During the 2008 financial crisis and the bailouts that followed, the government was unwilling to let the biggest banks fail, for fear of upending the financial system. As part of the overhaul, Congress created a process to shut down financial companies whose failure could threaten the system.
- Battle lines: Most players agree that this is a good idea, despite some differences on the details.
- State of play: The Federal Deposit Insurance Corp., the agency responsible for closing smaller banks that falter, has taken the lead on writing rules to shut down big firms. Most observers believe that the FDIC, under acting chairman Martin Gruenberg, is on track toward creating a system that markets would trust to close a big bank.
Banks have been working with regulators to create "living wills" detailing how they would wind themselves down without disrupting markets. This exercise has forced them to look more deeply at their operations - a defense against the accusation that banks have grown "too big to manage."
However, U.S. regulators can't do it alone. A big problem after the failure of Lehman Brothers investment bank in 2008 was what to do with its overseas operations. It wasn't clear which regulators were in charge, or whose bankruptcy court would control the disposal of Lehman's assets.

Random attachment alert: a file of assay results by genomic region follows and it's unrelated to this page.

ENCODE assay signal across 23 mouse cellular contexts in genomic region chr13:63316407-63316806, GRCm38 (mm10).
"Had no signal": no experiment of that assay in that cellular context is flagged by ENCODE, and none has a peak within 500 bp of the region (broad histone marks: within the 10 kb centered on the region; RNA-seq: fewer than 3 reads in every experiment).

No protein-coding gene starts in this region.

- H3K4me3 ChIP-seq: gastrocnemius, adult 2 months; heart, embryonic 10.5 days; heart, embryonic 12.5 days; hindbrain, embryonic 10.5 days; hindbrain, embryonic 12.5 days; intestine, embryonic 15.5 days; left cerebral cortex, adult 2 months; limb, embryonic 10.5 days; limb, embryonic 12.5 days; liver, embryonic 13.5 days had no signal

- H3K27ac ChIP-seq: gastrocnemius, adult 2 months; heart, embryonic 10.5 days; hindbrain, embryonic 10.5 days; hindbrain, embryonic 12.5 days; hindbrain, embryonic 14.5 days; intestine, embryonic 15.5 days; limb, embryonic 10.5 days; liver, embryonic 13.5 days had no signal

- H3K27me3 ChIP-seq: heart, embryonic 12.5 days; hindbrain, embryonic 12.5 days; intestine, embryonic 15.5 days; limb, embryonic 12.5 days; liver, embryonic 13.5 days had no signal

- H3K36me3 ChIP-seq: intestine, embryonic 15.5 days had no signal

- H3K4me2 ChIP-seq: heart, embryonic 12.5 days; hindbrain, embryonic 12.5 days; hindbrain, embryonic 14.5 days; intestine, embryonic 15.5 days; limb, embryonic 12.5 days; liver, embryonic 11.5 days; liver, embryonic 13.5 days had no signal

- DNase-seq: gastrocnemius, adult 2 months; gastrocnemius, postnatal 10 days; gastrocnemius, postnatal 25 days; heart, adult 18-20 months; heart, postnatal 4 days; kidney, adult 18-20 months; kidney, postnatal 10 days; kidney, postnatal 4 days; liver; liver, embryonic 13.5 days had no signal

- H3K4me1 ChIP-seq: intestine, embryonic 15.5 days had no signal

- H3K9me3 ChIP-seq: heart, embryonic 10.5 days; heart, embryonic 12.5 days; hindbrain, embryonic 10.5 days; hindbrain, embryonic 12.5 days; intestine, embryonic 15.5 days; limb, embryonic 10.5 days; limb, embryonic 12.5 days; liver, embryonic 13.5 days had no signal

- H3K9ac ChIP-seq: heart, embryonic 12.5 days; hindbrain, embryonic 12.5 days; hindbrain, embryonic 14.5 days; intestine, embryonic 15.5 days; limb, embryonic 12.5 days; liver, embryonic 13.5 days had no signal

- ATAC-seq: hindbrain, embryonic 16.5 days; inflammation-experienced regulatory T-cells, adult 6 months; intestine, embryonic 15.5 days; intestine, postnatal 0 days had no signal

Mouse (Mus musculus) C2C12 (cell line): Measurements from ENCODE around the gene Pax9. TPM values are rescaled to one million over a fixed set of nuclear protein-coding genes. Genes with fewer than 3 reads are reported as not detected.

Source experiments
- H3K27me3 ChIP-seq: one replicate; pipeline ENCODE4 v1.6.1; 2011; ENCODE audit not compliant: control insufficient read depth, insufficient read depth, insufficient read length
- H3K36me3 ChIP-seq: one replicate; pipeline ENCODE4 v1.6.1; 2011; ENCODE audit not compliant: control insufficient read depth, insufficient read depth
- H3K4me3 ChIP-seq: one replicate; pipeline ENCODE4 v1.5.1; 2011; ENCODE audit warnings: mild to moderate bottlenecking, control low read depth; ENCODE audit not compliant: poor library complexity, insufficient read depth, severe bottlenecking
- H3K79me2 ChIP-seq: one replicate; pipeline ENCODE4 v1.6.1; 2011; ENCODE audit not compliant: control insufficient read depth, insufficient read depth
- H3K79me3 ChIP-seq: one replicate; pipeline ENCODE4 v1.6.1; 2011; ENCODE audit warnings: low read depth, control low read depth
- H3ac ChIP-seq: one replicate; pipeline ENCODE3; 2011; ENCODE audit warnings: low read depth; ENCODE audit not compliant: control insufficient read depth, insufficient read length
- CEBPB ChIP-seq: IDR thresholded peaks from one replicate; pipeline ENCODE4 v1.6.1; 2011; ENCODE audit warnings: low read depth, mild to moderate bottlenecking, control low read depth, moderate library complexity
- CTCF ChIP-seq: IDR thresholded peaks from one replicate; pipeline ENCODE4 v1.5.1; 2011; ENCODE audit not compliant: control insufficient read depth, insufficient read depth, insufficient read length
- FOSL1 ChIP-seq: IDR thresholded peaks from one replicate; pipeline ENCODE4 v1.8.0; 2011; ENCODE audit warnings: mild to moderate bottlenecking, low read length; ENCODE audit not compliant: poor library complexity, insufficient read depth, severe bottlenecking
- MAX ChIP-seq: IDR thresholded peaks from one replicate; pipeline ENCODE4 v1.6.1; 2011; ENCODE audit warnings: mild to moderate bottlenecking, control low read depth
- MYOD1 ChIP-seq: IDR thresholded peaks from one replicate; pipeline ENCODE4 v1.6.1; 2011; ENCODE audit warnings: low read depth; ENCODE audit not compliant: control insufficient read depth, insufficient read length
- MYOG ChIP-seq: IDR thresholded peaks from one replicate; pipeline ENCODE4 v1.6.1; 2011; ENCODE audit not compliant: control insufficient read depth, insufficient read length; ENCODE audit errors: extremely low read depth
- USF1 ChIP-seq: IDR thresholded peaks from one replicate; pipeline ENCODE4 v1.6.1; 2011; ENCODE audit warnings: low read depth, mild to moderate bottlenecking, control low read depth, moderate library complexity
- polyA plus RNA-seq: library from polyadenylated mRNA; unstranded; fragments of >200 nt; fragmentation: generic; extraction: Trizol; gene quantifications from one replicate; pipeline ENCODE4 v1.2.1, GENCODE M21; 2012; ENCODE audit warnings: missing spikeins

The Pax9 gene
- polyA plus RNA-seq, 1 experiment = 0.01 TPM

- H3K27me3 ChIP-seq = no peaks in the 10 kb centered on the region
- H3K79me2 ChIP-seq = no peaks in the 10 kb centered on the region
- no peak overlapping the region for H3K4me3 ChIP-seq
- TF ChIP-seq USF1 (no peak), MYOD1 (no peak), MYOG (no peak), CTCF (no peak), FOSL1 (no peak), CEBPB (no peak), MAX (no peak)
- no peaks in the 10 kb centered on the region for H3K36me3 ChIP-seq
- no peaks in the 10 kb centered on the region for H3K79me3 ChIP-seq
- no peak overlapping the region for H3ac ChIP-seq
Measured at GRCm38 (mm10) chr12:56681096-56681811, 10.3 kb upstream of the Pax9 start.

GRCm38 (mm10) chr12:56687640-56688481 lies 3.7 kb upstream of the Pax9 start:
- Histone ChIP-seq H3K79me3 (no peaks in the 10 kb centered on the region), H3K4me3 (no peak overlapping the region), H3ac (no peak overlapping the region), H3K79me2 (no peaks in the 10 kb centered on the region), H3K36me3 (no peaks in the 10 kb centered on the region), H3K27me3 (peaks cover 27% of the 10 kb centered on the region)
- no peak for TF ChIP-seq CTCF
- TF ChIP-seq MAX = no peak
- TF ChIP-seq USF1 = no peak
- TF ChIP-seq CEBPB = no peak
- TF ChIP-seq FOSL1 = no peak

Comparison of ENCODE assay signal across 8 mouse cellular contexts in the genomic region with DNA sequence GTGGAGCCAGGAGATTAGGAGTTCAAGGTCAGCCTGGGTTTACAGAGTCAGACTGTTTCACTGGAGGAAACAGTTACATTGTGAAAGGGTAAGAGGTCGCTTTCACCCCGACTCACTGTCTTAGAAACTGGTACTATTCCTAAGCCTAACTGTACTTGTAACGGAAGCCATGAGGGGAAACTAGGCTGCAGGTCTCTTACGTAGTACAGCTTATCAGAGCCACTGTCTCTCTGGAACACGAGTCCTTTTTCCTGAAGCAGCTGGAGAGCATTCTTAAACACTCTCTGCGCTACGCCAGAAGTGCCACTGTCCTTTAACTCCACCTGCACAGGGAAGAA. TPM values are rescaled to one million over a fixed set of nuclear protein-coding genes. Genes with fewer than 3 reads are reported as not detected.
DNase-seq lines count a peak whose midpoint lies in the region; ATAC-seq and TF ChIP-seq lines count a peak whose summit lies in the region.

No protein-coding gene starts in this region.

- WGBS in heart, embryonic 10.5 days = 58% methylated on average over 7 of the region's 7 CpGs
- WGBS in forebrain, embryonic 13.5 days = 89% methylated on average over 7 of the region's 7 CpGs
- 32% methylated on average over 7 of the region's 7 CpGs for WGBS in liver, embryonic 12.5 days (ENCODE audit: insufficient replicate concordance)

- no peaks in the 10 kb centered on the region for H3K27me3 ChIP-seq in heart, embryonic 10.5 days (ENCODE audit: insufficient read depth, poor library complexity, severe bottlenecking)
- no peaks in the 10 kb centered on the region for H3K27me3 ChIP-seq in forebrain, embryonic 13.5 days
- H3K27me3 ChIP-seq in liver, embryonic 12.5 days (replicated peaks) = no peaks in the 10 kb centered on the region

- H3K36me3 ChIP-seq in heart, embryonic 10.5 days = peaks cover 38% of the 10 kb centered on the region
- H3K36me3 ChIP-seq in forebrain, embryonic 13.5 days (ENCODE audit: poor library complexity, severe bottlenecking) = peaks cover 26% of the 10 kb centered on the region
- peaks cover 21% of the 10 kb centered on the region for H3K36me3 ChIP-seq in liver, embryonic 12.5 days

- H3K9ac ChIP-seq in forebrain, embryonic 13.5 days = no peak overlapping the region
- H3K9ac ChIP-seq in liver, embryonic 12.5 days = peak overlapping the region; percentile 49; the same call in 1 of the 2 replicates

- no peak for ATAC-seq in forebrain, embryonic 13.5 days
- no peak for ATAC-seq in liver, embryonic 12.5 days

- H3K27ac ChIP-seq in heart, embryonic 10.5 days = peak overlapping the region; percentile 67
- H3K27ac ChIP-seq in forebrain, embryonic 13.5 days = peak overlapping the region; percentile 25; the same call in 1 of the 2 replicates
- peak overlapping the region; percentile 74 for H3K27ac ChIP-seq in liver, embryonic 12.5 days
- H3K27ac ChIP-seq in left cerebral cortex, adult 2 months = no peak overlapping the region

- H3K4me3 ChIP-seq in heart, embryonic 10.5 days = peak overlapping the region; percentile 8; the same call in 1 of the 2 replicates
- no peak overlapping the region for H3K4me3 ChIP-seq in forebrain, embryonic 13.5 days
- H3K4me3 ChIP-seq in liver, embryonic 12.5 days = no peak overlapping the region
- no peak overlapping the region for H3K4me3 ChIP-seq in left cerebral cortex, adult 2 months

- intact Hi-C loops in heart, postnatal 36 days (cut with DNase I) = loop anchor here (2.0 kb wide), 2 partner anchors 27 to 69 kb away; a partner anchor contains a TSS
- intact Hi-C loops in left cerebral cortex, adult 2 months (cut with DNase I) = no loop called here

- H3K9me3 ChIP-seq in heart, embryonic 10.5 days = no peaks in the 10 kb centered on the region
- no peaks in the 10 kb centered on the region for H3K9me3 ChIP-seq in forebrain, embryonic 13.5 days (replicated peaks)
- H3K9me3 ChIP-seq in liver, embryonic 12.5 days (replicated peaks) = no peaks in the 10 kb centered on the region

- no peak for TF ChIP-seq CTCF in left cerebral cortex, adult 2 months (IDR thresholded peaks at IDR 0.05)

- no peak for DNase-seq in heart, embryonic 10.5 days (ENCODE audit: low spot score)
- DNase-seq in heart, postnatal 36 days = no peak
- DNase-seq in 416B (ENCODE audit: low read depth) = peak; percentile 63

Regulators are negotiating with their European counterparts, but it could take years before they agree on rules that would allow a global company to dismantle itself without spreading confusion through the financial markets.
- JPMorgan effect: Like other banks, JPMorgan supports giving the government the power to dismantle a failing bank. CEO Jamie Dimon said so clearly in an appearance on "Meet the Press" on Sunday. JPMorgan's loss probably doesn't affect the likelihood that regulators will break up a bank in the future. The loss wasn't nearly big enough to threaten JPMorgan with failure.
JPMorgan's bets involved complex investments known as derivatives whose value is based on the value of another investment. Before 2008, many derivatives were traded as individual contracts between banks and hedge funds, without any transparency for regulators. The financial overhaul sought to bring more derivatives onto regulated exchanges and force derivatives traders to put up more cash in case their bets turned against them.
- Battle lines: Overhauling the rules governing this market, estimated at $650 trillion, has proved as complex as the investments themselves. Banks support many parts of the overhaul but generally argue that forcing too much transparency would make it harder and more expensive for companies to use derivatives as a hedge against risk. They say it is an unnecessary cost that would be spread across all types of companies.